Law360, New York (January 29, 2016, 11:02 AM ET) -- In late-2015, federal and state banking agencies issued consent orders against two foreign bank branches operating in New York that signal an increased focus by the regulators on ensuring compliance with the federal anti-money laundering (AML) rules and regulations. This recent activity highlights the importance for banks to keep Bank Secrecy Act (BSA) compliance programs current and ensure consistent devotion of resources to BSA/AML compliance.

Habib Bank Ltd.

On Dec. 17, 2015, in a joint action, the New York Department of Financial Services (DFS) and the Board of Governors of the Federal Reserve System (FRB) issued a consent order and cease-and-desist order (collectively, the Habib Bank orders) against Habib Bank Ltd., a foreign bank located in Pakistan (the bank), and its New York branch (the branch),[1] for failure to comply with AML requirements under the Bank Secrecy Act and its implementing regulations. The DFS and FRB allege that during their most recent examination they identified significant breakdowns in the branch's risk management and its compliance with the BSA.

The Habib Bank orders result from a record of alleged noncompliance with the BSA and come nine years after the DFS' predecessor agency and the FRB entered into a written agreement with the branch designed to correct BSA program weaknesses and deficiencies related to correspondent banking and funds transfer clearing activities. Having found that the branch had not sufficiently complied with each provision of the 2006 written agreement, the DFS and FRB are now subjecting the branch to a number of compliance-related requirements. Under the Habib Bank orders, the branch must:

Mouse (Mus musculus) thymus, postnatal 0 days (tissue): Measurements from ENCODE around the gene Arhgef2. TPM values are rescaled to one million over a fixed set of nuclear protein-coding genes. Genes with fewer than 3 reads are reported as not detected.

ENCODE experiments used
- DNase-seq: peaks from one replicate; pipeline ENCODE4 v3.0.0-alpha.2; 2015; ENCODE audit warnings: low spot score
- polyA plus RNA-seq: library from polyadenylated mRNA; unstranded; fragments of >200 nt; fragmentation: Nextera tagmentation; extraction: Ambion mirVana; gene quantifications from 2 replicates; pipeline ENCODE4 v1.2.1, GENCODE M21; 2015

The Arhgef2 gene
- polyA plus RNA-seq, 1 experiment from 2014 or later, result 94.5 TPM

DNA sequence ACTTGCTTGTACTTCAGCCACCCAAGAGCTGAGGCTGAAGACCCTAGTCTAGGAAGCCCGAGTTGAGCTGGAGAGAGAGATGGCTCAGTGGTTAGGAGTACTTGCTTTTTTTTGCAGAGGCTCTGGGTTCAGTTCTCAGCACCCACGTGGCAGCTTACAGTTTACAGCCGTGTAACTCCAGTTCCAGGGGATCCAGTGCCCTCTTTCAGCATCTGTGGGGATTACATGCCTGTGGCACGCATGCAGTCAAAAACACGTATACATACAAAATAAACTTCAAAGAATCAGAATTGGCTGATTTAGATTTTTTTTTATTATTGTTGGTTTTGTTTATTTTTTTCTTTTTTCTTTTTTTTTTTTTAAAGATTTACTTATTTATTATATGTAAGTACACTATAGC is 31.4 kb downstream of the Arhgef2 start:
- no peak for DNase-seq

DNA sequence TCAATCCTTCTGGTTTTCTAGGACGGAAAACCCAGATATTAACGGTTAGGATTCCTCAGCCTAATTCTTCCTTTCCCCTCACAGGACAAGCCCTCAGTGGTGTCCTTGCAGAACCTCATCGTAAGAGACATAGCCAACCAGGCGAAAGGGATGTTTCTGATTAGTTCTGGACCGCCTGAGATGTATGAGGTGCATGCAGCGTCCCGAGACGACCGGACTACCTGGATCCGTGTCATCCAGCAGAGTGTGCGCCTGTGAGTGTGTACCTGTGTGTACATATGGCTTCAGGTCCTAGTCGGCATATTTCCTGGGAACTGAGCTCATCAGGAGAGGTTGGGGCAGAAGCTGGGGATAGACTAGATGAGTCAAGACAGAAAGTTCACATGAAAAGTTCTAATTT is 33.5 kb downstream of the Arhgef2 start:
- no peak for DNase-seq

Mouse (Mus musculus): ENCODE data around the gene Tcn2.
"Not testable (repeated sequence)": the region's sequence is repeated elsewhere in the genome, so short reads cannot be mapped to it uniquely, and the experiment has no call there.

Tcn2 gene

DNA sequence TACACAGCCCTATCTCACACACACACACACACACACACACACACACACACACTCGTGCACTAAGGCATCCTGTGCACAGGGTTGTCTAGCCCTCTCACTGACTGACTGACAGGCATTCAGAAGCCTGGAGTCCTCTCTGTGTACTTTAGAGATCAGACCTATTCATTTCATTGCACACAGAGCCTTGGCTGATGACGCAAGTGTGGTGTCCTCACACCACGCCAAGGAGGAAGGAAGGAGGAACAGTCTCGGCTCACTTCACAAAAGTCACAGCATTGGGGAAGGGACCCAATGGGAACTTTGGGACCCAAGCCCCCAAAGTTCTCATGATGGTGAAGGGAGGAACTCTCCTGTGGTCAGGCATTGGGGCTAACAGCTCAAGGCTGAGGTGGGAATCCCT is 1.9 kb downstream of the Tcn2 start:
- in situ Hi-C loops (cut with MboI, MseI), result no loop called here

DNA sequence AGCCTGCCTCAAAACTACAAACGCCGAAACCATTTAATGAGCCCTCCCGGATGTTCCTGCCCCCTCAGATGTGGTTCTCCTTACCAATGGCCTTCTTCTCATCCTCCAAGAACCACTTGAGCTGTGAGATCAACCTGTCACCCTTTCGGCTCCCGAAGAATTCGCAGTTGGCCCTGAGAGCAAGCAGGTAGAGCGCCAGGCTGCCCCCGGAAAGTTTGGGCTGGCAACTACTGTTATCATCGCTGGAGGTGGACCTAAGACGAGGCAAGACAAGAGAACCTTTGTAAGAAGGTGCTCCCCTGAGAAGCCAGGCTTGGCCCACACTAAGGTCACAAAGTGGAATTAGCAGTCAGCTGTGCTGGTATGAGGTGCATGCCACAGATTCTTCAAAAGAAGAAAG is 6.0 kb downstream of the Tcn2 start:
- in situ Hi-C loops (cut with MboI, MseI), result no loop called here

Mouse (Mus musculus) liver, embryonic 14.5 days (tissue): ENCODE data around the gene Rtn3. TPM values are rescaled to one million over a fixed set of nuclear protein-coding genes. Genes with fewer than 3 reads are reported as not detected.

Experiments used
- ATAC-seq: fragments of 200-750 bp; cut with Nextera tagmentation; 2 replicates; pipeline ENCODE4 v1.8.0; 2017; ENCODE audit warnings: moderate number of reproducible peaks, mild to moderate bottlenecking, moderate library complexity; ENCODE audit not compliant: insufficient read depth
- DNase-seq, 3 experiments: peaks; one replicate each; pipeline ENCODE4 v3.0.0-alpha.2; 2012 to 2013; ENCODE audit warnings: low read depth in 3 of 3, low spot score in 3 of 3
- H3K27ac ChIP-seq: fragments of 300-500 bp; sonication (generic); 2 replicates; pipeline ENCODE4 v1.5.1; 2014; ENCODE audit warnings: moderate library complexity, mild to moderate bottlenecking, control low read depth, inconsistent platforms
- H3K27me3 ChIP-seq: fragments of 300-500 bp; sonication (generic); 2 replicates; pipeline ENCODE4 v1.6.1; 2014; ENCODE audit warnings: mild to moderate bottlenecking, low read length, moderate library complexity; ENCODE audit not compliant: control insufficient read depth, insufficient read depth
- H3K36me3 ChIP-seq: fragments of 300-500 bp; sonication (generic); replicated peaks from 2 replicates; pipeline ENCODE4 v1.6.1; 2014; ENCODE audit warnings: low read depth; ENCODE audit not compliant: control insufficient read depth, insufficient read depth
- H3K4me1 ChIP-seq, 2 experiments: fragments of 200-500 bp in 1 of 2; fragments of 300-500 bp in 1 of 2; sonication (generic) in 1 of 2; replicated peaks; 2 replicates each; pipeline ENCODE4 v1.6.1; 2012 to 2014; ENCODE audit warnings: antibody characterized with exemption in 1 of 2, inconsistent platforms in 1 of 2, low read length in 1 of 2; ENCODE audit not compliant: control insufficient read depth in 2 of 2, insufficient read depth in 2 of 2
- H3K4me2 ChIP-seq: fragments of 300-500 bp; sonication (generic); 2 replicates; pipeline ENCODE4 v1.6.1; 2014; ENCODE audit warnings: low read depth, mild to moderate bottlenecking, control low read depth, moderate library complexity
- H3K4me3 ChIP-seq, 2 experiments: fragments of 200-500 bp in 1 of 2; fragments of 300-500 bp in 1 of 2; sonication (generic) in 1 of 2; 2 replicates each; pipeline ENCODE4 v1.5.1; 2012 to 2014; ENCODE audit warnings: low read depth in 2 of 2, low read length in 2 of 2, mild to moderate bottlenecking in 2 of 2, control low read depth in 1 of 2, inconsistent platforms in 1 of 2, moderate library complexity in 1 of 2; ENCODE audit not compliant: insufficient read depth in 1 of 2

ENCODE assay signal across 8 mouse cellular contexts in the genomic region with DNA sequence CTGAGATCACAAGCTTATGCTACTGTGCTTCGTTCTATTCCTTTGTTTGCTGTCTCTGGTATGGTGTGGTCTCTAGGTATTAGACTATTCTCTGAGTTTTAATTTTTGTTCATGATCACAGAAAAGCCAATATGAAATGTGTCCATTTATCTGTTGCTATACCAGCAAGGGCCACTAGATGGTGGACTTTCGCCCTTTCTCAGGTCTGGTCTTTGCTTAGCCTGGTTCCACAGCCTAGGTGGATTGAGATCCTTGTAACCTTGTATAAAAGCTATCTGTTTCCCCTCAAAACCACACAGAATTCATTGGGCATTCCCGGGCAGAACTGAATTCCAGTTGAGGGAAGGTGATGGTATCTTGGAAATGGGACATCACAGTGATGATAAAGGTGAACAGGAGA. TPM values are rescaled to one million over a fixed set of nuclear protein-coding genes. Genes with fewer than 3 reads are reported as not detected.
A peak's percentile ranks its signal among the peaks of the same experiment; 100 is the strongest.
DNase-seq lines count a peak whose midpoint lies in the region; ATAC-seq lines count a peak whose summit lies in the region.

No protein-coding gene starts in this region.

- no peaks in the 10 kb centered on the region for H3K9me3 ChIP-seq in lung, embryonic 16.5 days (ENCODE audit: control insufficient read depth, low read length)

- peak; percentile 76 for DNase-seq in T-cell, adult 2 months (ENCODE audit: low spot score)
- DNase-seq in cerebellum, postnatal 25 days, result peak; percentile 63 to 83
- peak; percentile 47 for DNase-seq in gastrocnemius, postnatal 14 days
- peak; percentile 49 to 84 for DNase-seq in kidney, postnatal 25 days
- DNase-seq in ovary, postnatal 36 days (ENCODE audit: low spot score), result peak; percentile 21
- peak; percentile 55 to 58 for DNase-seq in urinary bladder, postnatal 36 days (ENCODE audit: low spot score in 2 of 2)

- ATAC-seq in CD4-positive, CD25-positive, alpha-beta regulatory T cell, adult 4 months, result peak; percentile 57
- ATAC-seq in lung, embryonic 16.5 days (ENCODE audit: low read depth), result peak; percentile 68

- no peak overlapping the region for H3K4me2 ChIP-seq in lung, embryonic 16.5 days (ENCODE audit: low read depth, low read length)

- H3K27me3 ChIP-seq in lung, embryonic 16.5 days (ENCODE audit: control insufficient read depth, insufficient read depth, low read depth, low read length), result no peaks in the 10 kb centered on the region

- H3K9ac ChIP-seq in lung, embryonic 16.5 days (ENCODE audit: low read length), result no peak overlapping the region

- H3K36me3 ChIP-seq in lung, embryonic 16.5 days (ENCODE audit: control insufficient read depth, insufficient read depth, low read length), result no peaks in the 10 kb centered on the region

• submit a written plan to enhance oversight of the branch's compliance with the BSA/AML requirements, including a number of specific governance improvements, such as more clearly defined roles, responsibilities and accountabilities regarding BSA/AML compliance, increased control by the bank's board of directors, and measures to track and escalate BSA/AML compliance issues to senior management;
  • retain an independent third party to conduct a comprehensive compliance review of the effectiveness of the branch's BSA/AML program;
  • submit a written revised BSA/AML compliance program for the branch;
  • submit a written enhanced customer due diligence program;
  • submit a written program reasonably designed to ensure timely, accurate, and complete suspicious-activity monitoring and reporting;
  • engage an independent third party to conduct a "look-back" review of the branch's dollar clearing transaction activity for the six-month period from Oct. 1, 2014, to March 31, 2015, to determine whether record-keeping and reporting requirements were properly met;
  • refrain from taking any action that would result in an increase in the aggregate dollar value or transaction volume of the branch's U.S. dollar clearing activities;
  • refrain from accepting any new foreign correspondent accounts or new customer accounts for U.S. dollar clearing;
  • submit a written plan to manage the growth in the branch's U.S. dollar clearing activities;
  • submit written policies and procedures governing the branch's personnel in all supervisory and regulatory matters; and
  • submit a plan to enhance the bank's compliance with Office of Foreign Assets Control regulations.

Although the DFS and FRB did not impose a civil money penalty against the branch, these enforcement actions impose significant remedial measures and require the branch to meet objectives that will place additional financial and operational burdens on the branch. Two of the Habib Bank orders' mandates — the requirement to engage third-party consultants to review the branch's BSA program and past compliance records and the requirement not to increase dollar clearing activity conducted through the branch — may prove particularly costly: